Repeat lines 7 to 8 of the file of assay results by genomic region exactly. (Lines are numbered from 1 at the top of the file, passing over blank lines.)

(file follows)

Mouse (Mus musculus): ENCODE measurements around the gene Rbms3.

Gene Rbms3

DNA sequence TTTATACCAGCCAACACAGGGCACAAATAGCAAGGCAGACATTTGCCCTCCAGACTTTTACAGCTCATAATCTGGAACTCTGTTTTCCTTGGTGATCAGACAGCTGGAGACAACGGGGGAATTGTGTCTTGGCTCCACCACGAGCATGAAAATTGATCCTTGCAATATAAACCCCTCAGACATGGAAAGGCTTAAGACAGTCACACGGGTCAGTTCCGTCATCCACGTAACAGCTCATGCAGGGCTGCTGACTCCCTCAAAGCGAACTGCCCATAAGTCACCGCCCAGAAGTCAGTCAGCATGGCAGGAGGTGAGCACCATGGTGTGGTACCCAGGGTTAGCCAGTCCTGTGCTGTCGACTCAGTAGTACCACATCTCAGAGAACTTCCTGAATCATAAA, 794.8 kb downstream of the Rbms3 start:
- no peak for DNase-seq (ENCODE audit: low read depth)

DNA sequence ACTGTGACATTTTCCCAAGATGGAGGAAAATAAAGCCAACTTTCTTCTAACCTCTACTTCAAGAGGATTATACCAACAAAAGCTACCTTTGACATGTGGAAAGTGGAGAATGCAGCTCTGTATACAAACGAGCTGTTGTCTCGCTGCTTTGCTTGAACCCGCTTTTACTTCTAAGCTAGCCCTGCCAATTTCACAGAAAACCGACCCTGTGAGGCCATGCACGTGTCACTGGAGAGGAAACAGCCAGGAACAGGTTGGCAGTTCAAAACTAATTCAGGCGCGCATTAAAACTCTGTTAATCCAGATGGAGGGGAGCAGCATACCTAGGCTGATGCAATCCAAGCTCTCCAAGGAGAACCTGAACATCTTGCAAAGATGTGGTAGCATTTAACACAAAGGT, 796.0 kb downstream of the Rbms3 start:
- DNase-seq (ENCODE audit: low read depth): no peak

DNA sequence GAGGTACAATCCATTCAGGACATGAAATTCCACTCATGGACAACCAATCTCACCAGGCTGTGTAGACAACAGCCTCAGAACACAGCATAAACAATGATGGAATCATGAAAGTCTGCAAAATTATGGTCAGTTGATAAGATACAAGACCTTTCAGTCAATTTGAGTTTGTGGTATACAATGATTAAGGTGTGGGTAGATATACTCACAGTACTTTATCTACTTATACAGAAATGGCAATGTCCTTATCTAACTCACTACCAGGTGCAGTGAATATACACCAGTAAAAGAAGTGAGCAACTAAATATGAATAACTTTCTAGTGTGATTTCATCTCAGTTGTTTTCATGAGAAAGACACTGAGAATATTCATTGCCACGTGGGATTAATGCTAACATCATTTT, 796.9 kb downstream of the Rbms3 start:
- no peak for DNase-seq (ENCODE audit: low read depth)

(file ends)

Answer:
DNA sequence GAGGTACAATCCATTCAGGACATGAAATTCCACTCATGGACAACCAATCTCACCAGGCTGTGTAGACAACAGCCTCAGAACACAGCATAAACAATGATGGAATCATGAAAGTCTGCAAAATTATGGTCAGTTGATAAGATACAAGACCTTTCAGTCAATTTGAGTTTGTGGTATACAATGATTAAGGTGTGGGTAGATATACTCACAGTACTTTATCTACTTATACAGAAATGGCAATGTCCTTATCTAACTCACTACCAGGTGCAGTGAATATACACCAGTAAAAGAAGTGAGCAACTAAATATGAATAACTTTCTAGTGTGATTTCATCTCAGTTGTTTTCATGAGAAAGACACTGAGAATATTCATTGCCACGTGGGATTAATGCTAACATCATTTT, 796.9 kb downstream of the Rbms3 start:
- no peak for DNase-seq (ENCODE audit: low read depth)